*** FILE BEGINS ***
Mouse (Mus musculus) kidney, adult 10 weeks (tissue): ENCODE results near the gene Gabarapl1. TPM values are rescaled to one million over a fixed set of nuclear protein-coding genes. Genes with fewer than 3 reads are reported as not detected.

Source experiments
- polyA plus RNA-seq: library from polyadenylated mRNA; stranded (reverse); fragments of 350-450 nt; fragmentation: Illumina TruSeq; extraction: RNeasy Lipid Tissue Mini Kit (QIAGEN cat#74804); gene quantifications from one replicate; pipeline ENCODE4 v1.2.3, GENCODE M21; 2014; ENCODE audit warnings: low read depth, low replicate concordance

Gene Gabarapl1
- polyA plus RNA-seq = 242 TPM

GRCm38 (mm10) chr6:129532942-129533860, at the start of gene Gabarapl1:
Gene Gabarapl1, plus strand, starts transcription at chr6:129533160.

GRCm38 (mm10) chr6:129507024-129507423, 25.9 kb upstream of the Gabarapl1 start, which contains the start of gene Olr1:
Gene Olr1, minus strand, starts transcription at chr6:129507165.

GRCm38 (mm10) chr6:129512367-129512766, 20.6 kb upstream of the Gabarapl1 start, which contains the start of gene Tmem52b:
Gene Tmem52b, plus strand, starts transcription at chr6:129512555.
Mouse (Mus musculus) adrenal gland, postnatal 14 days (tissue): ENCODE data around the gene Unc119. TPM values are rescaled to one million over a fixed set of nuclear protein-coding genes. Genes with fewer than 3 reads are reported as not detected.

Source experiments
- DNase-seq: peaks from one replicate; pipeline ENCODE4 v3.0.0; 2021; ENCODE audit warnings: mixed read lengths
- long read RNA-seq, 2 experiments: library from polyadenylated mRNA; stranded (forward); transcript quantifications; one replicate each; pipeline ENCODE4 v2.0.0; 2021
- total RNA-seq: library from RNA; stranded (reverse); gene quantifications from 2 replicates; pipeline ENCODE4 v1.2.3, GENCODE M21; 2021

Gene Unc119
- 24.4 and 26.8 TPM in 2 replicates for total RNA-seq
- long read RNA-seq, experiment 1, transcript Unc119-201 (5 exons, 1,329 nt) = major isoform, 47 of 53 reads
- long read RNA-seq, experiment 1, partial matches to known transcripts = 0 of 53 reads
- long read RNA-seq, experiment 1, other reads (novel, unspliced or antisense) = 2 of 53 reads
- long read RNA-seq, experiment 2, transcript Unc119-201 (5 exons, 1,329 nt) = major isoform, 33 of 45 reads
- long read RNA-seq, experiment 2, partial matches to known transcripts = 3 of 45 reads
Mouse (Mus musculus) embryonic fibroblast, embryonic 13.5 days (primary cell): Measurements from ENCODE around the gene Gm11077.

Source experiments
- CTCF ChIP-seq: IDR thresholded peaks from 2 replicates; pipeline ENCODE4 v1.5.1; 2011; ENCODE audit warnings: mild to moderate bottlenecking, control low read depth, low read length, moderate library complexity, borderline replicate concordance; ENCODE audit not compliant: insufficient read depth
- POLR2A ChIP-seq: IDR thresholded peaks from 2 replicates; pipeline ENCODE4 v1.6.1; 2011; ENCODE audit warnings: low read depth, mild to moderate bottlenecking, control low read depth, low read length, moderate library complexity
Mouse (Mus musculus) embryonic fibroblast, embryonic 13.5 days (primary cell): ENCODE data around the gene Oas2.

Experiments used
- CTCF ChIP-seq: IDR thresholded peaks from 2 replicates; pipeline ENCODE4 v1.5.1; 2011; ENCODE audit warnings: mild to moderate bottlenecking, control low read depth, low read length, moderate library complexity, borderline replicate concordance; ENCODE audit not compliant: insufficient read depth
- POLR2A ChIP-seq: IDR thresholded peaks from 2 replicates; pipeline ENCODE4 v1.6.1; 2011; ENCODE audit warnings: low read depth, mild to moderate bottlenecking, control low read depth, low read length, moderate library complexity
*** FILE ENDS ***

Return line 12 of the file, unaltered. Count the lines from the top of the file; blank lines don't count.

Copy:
Mouse (Mus musculus) adrenal gland, postnatal 14 days (tissue): ENCODE data around the gene Unc119. TPM values are rescaled to one million over a fixed set of nuclear protein-coding genes. Genes with fewer than 3 reads are reported as not detected.